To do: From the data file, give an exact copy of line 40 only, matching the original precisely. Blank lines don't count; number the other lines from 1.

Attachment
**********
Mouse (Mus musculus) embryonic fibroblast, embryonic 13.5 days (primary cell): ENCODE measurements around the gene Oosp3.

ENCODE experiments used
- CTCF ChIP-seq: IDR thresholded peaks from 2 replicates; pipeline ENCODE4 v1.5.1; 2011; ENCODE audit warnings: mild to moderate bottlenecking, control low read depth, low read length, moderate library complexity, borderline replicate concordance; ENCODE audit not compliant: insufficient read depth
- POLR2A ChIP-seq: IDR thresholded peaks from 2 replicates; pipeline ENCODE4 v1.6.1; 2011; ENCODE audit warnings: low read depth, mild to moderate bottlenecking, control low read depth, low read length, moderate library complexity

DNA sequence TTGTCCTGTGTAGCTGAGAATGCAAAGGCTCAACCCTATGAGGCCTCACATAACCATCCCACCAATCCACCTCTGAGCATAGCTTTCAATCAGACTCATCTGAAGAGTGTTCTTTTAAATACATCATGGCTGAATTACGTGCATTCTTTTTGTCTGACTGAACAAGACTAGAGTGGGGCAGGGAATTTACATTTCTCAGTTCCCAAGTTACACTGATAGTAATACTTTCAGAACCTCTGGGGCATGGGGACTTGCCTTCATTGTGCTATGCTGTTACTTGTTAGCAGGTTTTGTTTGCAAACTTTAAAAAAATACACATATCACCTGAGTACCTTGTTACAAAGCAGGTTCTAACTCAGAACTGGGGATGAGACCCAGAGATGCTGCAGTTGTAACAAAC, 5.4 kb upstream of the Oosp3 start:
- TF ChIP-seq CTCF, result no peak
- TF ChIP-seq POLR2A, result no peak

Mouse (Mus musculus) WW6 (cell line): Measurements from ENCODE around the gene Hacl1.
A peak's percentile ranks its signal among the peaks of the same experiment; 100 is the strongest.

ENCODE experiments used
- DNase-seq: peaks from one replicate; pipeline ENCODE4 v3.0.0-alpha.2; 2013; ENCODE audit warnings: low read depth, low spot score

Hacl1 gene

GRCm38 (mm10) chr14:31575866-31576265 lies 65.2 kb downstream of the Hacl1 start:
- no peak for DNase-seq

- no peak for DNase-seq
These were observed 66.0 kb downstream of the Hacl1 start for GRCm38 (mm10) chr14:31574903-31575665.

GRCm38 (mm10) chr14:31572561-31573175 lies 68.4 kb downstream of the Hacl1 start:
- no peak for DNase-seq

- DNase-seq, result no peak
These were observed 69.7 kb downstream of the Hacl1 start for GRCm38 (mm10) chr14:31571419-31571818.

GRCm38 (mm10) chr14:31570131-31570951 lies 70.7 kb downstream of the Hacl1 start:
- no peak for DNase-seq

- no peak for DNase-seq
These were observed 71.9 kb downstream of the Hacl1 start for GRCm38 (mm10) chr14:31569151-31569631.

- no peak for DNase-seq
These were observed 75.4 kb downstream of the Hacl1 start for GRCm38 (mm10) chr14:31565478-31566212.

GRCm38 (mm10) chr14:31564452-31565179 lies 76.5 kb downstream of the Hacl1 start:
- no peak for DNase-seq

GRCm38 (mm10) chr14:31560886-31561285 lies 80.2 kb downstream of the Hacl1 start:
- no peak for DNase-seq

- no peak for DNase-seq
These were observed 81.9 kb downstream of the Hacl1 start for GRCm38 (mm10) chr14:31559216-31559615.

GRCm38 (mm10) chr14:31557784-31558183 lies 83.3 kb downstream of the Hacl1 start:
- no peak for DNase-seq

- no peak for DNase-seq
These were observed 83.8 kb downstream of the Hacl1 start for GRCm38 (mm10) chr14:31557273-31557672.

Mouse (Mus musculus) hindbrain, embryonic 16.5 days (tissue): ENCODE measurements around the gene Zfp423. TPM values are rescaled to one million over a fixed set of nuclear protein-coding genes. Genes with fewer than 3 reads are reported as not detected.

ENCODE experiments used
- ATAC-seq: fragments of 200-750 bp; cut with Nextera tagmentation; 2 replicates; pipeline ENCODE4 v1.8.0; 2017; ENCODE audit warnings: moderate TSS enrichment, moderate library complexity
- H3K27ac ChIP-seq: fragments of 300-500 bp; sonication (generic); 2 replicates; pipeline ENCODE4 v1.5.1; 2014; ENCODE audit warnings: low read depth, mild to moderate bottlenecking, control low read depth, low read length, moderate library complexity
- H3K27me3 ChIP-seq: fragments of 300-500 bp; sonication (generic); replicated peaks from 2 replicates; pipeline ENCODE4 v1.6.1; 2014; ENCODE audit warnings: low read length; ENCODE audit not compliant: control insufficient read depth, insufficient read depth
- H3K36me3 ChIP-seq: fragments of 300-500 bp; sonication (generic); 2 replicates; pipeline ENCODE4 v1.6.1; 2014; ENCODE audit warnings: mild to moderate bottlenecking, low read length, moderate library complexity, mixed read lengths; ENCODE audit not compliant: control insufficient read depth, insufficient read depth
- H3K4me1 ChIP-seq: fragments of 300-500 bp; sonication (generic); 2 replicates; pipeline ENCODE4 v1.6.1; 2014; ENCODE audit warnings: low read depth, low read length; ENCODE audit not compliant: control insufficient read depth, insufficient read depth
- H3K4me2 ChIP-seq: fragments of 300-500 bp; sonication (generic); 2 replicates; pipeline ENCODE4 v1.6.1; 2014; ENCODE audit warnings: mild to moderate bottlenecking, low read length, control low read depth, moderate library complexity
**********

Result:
- H3K27ac ChIP-seq: fragments of 300-500 bp; sonication (generic); 2 replicates; pipeline ENCODE4 v1.5.1; 2014; ENCODE audit warnings: low read depth, mild to moderate bottlenecking, control low read depth, low read length, moderate library complexity